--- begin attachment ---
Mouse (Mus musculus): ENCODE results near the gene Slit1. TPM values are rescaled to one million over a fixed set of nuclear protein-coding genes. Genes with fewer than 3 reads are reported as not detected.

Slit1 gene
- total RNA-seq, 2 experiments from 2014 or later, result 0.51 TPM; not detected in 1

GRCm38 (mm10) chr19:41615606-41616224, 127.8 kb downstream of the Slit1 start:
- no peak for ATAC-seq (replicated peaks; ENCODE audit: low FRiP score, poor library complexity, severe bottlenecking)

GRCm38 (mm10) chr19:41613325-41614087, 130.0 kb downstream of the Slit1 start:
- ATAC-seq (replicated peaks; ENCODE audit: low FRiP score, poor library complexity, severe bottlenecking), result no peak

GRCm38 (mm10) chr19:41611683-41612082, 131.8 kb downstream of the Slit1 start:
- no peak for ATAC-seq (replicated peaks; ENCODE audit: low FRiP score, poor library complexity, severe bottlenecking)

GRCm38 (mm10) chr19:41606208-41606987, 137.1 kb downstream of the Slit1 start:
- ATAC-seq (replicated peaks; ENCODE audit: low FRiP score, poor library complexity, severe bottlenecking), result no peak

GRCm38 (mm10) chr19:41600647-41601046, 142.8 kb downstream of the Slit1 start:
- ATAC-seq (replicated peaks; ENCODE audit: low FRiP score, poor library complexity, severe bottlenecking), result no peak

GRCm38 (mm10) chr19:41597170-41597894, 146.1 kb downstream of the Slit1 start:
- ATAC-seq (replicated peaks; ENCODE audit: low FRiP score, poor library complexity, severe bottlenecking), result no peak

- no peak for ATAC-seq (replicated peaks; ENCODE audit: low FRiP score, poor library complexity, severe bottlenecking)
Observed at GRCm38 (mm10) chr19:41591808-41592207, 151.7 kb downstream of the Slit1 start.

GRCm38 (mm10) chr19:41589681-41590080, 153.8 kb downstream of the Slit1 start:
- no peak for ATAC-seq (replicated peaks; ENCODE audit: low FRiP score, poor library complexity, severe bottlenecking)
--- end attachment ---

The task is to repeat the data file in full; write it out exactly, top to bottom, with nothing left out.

Mouse (Mus musculus): ENCODE results near the gene Slit1. TPM values are rescaled to one million over a fixed set of nuclear protein-coding genes. Genes with fewer than 3 reads are reported as not detected.

Slit1 gene
- total RNA-seq, 2 experiments from 2014 or later, result 0.51 TPM; not detected in 1

GRCm38 (mm10) chr19:41615606-41616224, 127.8 kb downstream of the Slit1 start:
- no peak for ATAC-seq (replicated peaks; ENCODE audit: low FRiP score, poor library complexity, severe bottlenecking)

GRCm38 (mm10) chr19:41613325-41614087, 130.0 kb downstream of the Slit1 start:
- ATAC-seq (replicated peaks; ENCODE audit: low FRiP score, poor library complexity, severe bottlenecking), result no peak

GRCm38 (mm10) chr19:41611683-41612082, 131.8 kb downstream of the Slit1 start:
- no peak for ATAC-seq (replicated peaks; ENCODE audit: low FRiP score, poor library complexity, severe bottlenecking)

GRCm38 (mm10) chr19:41606208-41606987, 137.1 kb downstream of the Slit1 start:
- ATAC-seq (replicated peaks; ENCODE audit: low FRiP score, poor library complexity, severe bottlenecking), result no peak

GRCm38 (mm10) chr19:41600647-41601046, 142.8 kb downstream of the Slit1 start:
- ATAC-seq (replicated peaks; ENCODE audit: low FRiP score, poor library complexity, severe bottlenecking), result no peak

GRCm38 (mm10) chr19:41597170-41597894, 146.1 kb downstream of the Slit1 start:
- ATAC-seq (replicated peaks; ENCODE audit: low FRiP score, poor library complexity, severe bottlenecking), result no peak

- no peak for ATAC-seq (replicated peaks; ENCODE audit: low FRiP score, poor library complexity, severe bottlenecking)
Observed at GRCm38 (mm10) chr19:41591808-41592207, 151.7 kb downstream of the Slit1 start.

GRCm38 (mm10) chr19:41589681-41590080, 153.8 kb downstream of the Slit1 start:
- no peak for ATAC-seq (replicated peaks; ENCODE audit: low FRiP score, poor library complexity, severe bottlenecking)